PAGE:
From A Second Chicken Soup for the Woman's Soul

He Taught Me to Fly

Everyone should carefully observe which way his heart draws him, and then choose that way with all his strength.

Hasidic Saying

My dad grew up not far from the Cabrini Green housing project in Chicago. The projects were built long after Dad moved out, but the tough, teeming neighborhood of his youth is not so very different from the neighborhood of today. It’s still a place for people trying to find a way out of poverty and danger. To finally see that apartment house was to finally know the deepest part of my father. It was to finally understand why we spent so much time at odds.

Dad and I were always passionate about our feelings— we’re Italian, after all—and when I reached my teen years, our arguments really heated up. I can’t remember a meal from those years that we didn’t argue through. Politics, feminism, the war in Vietnam. Our biggest fight, however, was an ongoing one. It was about my chosen profession.

“People like us aren’t writers!” Dad would shout.

“Maybe people like you aren’t writers,” I would shoot back, “but people like me are!”

What I said was truer than I knew.

I grew up in a nice house with a lawn, a dog and lots of room to stretch out in. My only responsibilities were to get good grades and stay out of major trouble. Dad spent his youth squeezed into a tenement, taking care of a widowed mother who spoke no English, helping to parent two younger siblings—and earning enough money in whatever way he could to keep the family going.

Dad’s dream was to move up and out of the old neighborhood, and after he married, he did. He drew a curtain over his past, never speaking of his growing-up days. Not to anyone. Ever. It was a point of pride with him that he allowed no one to know what he had suffered through. But by not knowing Dad’s past, I could never really know him, or what drove him to want so much security for me.

As I persisted in my career, despite all the rejections, Mom told me Dad read and re-read everything I got published, although he never mentioned my work to me. Instead, he continually tried to steer me into a career he considered far safer—nursing or teaching or secretarial.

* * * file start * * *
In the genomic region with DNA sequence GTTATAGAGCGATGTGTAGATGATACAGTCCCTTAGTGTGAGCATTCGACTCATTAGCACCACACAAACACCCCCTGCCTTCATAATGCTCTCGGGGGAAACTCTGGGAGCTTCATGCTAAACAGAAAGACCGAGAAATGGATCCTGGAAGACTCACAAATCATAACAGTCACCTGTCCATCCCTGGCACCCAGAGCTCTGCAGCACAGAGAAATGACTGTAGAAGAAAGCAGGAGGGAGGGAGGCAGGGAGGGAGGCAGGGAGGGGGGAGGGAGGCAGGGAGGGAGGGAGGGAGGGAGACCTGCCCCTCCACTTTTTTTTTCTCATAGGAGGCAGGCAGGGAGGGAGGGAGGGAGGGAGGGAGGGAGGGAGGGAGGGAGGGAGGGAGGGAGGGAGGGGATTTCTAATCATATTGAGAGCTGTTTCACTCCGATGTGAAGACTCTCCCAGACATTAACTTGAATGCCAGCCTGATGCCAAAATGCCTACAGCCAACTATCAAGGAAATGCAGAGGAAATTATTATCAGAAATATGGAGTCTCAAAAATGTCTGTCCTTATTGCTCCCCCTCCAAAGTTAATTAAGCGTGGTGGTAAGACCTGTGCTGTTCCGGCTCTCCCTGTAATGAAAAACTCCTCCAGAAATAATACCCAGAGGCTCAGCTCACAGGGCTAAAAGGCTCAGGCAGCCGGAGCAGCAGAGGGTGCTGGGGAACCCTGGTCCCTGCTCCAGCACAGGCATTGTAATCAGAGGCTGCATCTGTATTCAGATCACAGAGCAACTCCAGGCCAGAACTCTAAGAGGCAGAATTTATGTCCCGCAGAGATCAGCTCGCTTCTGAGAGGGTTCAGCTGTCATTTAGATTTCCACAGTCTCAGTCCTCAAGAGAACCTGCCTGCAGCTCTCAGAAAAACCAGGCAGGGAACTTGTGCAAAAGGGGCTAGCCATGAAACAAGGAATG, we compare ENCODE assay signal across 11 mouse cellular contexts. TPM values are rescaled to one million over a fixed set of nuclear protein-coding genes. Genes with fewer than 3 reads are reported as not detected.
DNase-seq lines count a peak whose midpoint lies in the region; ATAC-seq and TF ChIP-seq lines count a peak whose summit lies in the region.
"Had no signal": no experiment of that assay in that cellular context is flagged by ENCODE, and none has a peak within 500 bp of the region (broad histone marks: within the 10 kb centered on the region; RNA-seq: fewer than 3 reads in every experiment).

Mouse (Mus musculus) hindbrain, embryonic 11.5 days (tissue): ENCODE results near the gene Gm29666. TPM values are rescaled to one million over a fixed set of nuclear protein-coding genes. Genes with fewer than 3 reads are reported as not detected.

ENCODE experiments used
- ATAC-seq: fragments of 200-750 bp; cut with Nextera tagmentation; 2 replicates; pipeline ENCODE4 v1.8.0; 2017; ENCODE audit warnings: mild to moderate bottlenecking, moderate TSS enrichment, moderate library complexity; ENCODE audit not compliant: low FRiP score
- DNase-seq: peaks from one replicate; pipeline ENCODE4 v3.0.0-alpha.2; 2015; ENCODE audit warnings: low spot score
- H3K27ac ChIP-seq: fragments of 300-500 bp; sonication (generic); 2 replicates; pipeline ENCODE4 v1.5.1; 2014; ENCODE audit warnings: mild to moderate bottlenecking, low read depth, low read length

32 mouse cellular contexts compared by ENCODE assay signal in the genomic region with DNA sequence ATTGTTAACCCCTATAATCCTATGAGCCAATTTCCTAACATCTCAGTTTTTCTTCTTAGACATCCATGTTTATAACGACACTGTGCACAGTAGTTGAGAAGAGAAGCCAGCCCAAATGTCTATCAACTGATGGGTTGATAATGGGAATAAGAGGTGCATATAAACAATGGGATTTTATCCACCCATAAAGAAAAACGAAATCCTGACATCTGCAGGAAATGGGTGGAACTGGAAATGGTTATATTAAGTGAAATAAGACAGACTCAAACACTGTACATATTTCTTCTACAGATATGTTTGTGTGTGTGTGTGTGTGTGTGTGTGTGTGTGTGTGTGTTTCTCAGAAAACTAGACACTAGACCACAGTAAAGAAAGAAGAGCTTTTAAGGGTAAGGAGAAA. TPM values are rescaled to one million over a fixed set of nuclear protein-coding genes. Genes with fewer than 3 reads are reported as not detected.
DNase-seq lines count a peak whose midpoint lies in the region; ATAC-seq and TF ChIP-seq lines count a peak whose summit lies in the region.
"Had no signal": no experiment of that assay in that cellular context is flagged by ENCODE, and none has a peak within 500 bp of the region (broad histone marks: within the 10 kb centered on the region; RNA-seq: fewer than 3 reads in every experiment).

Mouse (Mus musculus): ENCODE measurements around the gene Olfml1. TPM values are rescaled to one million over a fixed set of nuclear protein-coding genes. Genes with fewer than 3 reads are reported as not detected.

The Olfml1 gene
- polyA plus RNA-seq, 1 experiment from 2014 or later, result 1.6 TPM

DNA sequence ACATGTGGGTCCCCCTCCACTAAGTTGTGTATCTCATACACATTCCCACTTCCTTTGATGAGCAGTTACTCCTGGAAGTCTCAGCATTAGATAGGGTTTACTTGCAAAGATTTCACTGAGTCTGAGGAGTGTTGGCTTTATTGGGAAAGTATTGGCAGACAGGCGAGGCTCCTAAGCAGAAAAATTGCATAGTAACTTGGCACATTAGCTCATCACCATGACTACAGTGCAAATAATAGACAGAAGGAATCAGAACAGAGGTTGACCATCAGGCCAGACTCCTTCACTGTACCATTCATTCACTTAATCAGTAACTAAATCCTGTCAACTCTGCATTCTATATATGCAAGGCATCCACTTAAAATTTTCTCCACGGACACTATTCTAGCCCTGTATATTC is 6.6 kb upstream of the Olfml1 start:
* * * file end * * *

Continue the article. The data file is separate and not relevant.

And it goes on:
But in the last week of his life, as I sat by his bed, Dad opened up. It was as if he suddenly realized that soon it would be too late to let anyone know the truth. That’s when he had me dig out a box of pictures he’d buried deep in the garage; that’s when I finally saw what he and his brother and sister had looked like as children, and where they had lived. It was when I came face to face not only with Dad’s old home, but with my father himself.

In those last days, Dad talked about everything. How it felt to carry buckets of coal up four flights of stairs and share one bathroom with five other families. He told me that he was always worried that his brother and sister wouldn’t have enough to eat or that they wouldn’t have enough warm clothes for winter, or that someone in the family would get sick and there wouldn’t be enough money for medicine or doctors. He told me about the Saturdays he spent on a country club golf course, how wonderful the grass looked to him, and how he tried to get the men to use him as a caddie. After eighteen holes, if he was lucky, they’d toss him a quarter.

Dad told me how he’d wanted to protect me from poverty and want, so I’d never have to go through what he had. He told me how important it was to him that I have something to fall back on. And I told Dad that what I’d fallen back on all these years was him. I told him my hopes and dreams had been built on his strong shoulders. I told him the roots he’d given me ran deep, and when he apologized for trying to clip my wings, I told him that he was the one who’d given me the chance to fly. Dad smiled at that and tried to nod, but I wasn’t sure if he’d really understood what I’d meant.

But on the afternoon of the last day of his life, as Mom and I sat holding his hands, he beckoned the two hospice volunteers close. “You know my daughter,” he whispered with great effort. “Well, I just want you to know—she’s a writer.”

It was the proudest moment of my life.

Cynthia Mercati

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